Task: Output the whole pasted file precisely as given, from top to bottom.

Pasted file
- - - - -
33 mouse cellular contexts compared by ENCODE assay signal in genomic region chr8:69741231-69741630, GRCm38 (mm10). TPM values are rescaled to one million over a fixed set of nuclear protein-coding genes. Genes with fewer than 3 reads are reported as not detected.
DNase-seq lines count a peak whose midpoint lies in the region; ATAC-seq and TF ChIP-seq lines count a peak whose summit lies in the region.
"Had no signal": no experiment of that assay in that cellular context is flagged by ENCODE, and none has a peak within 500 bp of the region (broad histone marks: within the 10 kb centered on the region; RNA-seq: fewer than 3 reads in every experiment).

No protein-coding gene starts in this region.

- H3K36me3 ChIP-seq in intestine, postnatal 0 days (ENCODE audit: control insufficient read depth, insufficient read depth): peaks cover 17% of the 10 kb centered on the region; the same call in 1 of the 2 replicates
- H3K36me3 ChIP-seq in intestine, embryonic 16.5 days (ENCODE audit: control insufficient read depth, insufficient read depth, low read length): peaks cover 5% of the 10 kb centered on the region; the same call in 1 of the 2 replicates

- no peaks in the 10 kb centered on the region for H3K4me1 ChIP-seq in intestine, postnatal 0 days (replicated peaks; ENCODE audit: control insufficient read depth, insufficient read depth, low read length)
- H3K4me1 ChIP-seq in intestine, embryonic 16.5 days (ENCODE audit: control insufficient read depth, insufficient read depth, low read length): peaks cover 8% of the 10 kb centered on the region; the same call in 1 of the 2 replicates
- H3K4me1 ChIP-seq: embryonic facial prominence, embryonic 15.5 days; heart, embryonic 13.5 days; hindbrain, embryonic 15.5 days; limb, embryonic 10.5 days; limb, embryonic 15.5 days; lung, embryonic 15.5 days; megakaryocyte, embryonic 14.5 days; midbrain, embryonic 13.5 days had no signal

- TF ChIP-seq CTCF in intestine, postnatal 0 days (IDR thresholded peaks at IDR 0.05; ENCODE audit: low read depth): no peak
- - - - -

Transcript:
33 mouse cellular contexts compared by ENCODE assay signal in genomic region chr8:69741231-69741630, GRCm38 (mm10). TPM values are rescaled to one million over a fixed set of nuclear protein-coding genes. Genes with fewer than 3 reads are reported as not detected.
DNase-seq lines count a peak whose midpoint lies in the region; ATAC-seq and TF ChIP-seq lines count a peak whose summit lies in the region.
"Had no signal": no experiment of that assay in that cellular context is flagged by ENCODE, and none has a peak within 500 bp of the region (broad histone marks: within the 10 kb centered on the region; RNA-seq: fewer than 3 reads in every experiment).

No protein-coding gene starts in this region.

- H3K36me3 ChIP-seq in intestine, postnatal 0 days (ENCODE audit: control insufficient read depth, insufficient read depth): peaks cover 17% of the 10 kb centered on the region; the same call in 1 of the 2 replicates
- H3K36me3 ChIP-seq in intestine, embryonic 16.5 days (ENCODE audit: control insufficient read depth, insufficient read depth, low read length): peaks cover 5% of the 10 kb centered on the region; the same call in 1 of the 2 replicates

- no peaks in the 10 kb centered on the region for H3K4me1 ChIP-seq in intestine, postnatal 0 days (replicated peaks; ENCODE audit: control insufficient read depth, insufficient read depth, low read length)
- H3K4me1 ChIP-seq in intestine, embryonic 16.5 days (ENCODE audit: control insufficient read depth, insufficient read depth, low read length): peaks cover 8% of the 10 kb centered on the region; the same call in 1 of the 2 replicates
- H3K4me1 ChIP-seq: embryonic facial prominence, embryonic 15.5 days; heart, embryonic 13.5 days; hindbrain, embryonic 15.5 days; limb, embryonic 10.5 days; limb, embryonic 15.5 days; lung, embryonic 15.5 days; megakaryocyte, embryonic 14.5 days; midbrain, embryonic 13.5 days had no signal

- TF ChIP-seq CTCF in intestine, postnatal 0 days (IDR thresholded peaks at IDR 0.05; ENCODE audit: low read depth): no peak